PAST Logo Palo Alto Stanford Heritage

Home Architects & Builders  Holiday House Tour Newsletters Walking Tours
About PAST Centennial Houses INVENTORY Preservation Awards Contact PAST
Advocacy History and Architecture Articles   Master Index to Houses Resources  

1550–1570 Cowper Street

1570 Cowper 1550 Cowper
1570 Cowper Street 1550 Cowper Street

The following is from the Historic Buildings Inventory as revised in 1985 and a telephone interview with Ester Morton, daughter of Pedro deLemos, 8/14/78:

Physical appearance:  

This cluster of stucco Medieval Revival buildings, whose miniaturized scale and picturesque silhouette provide a convincing backdrop for a mythical munchkin land, were designed by Pedro de Lemos.

Significance: 

The houses now numbered 1550 and 1566 were patterned after Normandy homes which De Lemos visited and photographed while touring in France. The other frontage house now numbered 1570 was similarly inspired but more conventionally rendered.

The cottage at 1566 was organized inside to serve as a duplex, while the box–like structure at 1560 served variously as studio and rental unit. 1560 was patterned after a Normandy home he saw on a visit to France. The cottages in the back of 1560 were built for various reasons: one was income property after it was used as residence for Esther Morton's grandparents. This particular cottage had two kitchens, one for each grandparent. The cottages opposite the two kitchen home were used as a play house for the de Lemos children. The de Lemos children's footprints are in the stones of the hearth of this cottage that was sheathed in pine bark and shake.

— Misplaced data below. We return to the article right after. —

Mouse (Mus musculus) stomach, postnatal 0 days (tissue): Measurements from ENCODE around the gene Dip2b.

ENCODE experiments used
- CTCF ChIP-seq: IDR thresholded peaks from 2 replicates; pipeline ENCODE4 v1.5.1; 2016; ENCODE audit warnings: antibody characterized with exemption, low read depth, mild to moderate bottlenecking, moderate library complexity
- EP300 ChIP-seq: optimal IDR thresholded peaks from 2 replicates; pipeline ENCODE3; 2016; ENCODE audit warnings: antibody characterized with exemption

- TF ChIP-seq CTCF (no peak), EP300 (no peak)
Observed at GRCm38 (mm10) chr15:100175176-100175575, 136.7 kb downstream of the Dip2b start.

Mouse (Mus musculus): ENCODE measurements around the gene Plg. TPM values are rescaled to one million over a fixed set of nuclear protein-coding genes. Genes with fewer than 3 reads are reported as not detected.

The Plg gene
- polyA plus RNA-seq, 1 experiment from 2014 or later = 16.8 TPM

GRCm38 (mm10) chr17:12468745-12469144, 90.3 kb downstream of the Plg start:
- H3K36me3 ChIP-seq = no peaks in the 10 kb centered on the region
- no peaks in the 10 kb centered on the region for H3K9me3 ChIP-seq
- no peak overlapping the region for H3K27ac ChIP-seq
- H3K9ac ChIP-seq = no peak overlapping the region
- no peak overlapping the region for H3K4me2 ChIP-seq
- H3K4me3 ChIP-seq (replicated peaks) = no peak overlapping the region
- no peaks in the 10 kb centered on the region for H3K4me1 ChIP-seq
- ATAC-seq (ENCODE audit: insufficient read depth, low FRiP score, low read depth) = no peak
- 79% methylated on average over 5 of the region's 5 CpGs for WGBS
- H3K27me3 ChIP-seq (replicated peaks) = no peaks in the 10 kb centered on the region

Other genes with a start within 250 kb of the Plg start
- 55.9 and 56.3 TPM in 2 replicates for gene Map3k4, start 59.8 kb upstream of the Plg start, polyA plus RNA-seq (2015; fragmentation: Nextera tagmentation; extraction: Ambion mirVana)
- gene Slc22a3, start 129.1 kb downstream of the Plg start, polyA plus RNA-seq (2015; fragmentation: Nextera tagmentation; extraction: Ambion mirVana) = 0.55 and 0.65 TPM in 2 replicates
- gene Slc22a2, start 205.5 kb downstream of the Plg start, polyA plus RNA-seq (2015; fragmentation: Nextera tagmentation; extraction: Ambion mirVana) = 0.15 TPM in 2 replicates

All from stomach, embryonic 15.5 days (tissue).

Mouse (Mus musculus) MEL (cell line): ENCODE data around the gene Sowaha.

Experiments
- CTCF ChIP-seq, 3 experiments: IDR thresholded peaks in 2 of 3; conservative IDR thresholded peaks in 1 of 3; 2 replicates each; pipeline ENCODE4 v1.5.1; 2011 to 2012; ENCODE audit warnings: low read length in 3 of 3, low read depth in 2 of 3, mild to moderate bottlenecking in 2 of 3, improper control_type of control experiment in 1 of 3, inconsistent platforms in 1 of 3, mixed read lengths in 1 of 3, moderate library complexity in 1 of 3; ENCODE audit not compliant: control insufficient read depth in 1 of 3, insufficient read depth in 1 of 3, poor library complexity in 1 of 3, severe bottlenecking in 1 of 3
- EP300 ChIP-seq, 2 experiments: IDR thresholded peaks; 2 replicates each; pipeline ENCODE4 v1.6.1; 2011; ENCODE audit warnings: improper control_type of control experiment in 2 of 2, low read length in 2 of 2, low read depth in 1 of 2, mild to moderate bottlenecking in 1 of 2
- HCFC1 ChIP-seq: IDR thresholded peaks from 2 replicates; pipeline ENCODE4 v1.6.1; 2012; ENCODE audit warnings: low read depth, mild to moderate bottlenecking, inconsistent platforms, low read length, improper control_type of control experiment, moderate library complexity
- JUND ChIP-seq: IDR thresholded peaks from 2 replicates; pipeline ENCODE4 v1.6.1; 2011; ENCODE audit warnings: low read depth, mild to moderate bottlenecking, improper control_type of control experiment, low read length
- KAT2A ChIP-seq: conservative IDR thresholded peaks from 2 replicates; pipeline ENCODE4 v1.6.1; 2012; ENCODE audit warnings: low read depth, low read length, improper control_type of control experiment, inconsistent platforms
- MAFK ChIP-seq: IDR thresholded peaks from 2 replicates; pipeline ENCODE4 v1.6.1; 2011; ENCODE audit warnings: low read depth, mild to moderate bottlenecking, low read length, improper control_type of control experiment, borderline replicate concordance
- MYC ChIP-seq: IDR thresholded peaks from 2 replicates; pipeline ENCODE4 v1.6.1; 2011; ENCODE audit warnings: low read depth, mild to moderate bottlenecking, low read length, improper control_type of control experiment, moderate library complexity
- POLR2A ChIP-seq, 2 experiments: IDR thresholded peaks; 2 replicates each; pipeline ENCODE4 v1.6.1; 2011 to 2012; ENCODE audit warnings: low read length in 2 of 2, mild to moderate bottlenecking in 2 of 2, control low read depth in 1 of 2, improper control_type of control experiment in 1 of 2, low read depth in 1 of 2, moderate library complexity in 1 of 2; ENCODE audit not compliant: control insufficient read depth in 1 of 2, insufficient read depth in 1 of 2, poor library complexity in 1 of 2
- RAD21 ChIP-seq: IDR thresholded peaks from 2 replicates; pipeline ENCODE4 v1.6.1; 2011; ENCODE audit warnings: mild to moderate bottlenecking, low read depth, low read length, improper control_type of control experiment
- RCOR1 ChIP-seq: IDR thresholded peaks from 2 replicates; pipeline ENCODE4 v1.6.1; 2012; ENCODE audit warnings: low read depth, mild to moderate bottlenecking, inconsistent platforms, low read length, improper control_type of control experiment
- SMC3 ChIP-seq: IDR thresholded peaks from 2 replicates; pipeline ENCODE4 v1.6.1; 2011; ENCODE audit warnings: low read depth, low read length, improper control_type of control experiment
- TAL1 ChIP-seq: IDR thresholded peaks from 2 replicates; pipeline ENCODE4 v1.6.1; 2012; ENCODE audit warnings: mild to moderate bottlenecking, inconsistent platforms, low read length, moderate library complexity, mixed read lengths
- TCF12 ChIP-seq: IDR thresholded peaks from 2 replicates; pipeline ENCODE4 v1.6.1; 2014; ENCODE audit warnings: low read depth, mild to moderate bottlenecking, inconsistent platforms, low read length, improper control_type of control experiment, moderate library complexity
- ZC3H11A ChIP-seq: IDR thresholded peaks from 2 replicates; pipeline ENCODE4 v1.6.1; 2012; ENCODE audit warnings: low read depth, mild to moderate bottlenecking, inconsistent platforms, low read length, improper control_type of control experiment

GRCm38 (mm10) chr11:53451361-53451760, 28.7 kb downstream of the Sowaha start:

footprints onhearth Redwood cottage

textured exterior wall story book architecture

The property was contiguous with the De Lemos lots on Churchill. All were essentially income units in the earlier years, and their occupants seldom remained for more than a year or two. The house at 1570, however, has been owned by Dr. David Cooney since the early 1960s.

entry

        side rear
location map        

entry taken in 1978
Inventory photo taken 1978.

These houses were built in 1930 and are a Category 2 on the Historic Buildings Inventory.

Top


FaceBook f

E-mail us at either webmaster@pastheritage.org or president@pastheritage.org.

PAST Logo Palo Alto Stanford Heritage—Dedicated to the preservation of Palo Alto's historic buildings.